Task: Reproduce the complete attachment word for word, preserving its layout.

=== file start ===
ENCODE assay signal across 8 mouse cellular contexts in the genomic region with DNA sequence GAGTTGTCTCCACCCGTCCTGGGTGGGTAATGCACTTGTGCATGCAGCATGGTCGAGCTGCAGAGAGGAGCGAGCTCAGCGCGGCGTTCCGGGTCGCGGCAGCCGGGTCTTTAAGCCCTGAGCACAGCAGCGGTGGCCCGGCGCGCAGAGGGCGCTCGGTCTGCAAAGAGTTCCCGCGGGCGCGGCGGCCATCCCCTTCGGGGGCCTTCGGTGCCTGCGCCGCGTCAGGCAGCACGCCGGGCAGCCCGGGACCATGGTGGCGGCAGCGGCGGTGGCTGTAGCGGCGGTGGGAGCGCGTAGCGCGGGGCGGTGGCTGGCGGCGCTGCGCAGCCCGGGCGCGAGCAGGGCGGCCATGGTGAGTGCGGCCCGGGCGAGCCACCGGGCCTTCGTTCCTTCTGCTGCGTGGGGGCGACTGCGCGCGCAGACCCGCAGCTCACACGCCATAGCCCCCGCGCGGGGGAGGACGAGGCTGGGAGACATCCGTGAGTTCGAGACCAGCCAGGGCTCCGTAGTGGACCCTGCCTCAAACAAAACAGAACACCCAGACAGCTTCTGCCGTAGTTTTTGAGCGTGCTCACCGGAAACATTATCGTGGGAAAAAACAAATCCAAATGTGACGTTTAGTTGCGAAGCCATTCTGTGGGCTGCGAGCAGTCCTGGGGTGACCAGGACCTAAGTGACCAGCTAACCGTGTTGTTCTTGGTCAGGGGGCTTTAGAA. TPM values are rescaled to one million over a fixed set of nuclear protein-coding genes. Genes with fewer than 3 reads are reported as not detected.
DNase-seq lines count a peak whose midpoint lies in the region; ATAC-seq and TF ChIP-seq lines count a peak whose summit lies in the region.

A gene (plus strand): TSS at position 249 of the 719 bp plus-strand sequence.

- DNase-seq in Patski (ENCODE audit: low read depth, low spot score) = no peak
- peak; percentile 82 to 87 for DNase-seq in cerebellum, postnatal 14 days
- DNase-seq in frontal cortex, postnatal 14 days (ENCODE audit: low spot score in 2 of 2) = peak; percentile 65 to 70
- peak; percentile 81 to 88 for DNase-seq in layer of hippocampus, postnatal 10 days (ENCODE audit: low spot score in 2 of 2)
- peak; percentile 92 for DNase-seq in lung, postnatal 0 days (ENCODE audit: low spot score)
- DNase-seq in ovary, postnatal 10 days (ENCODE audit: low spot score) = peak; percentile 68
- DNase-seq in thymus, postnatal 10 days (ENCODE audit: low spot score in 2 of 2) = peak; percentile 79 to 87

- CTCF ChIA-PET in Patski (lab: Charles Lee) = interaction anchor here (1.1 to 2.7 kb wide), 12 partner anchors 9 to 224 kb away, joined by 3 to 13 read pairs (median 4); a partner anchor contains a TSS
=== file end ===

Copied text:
ENCODE assay signal across 8 mouse cellular contexts in the genomic region with DNA sequence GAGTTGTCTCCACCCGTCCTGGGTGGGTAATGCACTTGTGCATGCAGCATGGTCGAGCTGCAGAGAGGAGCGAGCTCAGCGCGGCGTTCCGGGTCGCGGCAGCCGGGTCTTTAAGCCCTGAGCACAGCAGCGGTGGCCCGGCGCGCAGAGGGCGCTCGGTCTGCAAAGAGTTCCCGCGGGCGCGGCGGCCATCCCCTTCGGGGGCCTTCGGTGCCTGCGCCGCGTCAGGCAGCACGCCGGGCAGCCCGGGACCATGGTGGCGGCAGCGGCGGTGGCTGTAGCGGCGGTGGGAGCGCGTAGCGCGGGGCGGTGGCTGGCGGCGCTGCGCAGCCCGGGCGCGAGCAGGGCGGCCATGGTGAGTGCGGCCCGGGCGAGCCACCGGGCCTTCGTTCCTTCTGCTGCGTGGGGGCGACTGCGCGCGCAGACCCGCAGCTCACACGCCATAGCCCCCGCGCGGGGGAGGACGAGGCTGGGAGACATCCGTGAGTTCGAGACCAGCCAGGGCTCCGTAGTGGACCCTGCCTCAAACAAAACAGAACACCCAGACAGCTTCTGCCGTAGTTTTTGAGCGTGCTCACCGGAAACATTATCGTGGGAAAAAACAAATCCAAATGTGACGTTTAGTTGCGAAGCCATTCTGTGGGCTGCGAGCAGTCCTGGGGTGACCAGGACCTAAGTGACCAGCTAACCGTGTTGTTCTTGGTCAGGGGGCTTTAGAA. TPM values are rescaled to one million over a fixed set of nuclear protein-coding genes. Genes with fewer than 3 reads are reported as not detected.
DNase-seq lines count a peak whose midpoint lies in the region; ATAC-seq and TF ChIP-seq lines count a peak whose summit lies in the region.

A gene (plus strand): TSS at position 249 of the 719 bp plus-strand sequence.

- DNase-seq in Patski (ENCODE audit: low read depth, low spot score) = no peak
- peak; percentile 82 to 87 for DNase-seq in cerebellum, postnatal 14 days
- DNase-seq in frontal cortex, postnatal 14 days (ENCODE audit: low spot score in 2 of 2) = peak; percentile 65 to 70
- peak; percentile 81 to 88 for DNase-seq in layer of hippocampus, postnatal 10 days (ENCODE audit: low spot score in 2 of 2)
- peak; percentile 92 for DNase-seq in lung, postnatal 0 days (ENCODE audit: low spot score)
- DNase-seq in ovary, postnatal 10 days (ENCODE audit: low spot score) = peak; percentile 68
- DNase-seq in thymus, postnatal 10 days (ENCODE audit: low spot score in 2 of 2) = peak; percentile 79 to 87

- CTCF ChIA-PET in Patski (lab: Charles Lee) = interaction anchor here (1.1 to 2.7 kb wide), 12 partner anchors 9 to 224 kb away, joined by 3 to 13 read pairs (median 4); a partner anchor contains a TSS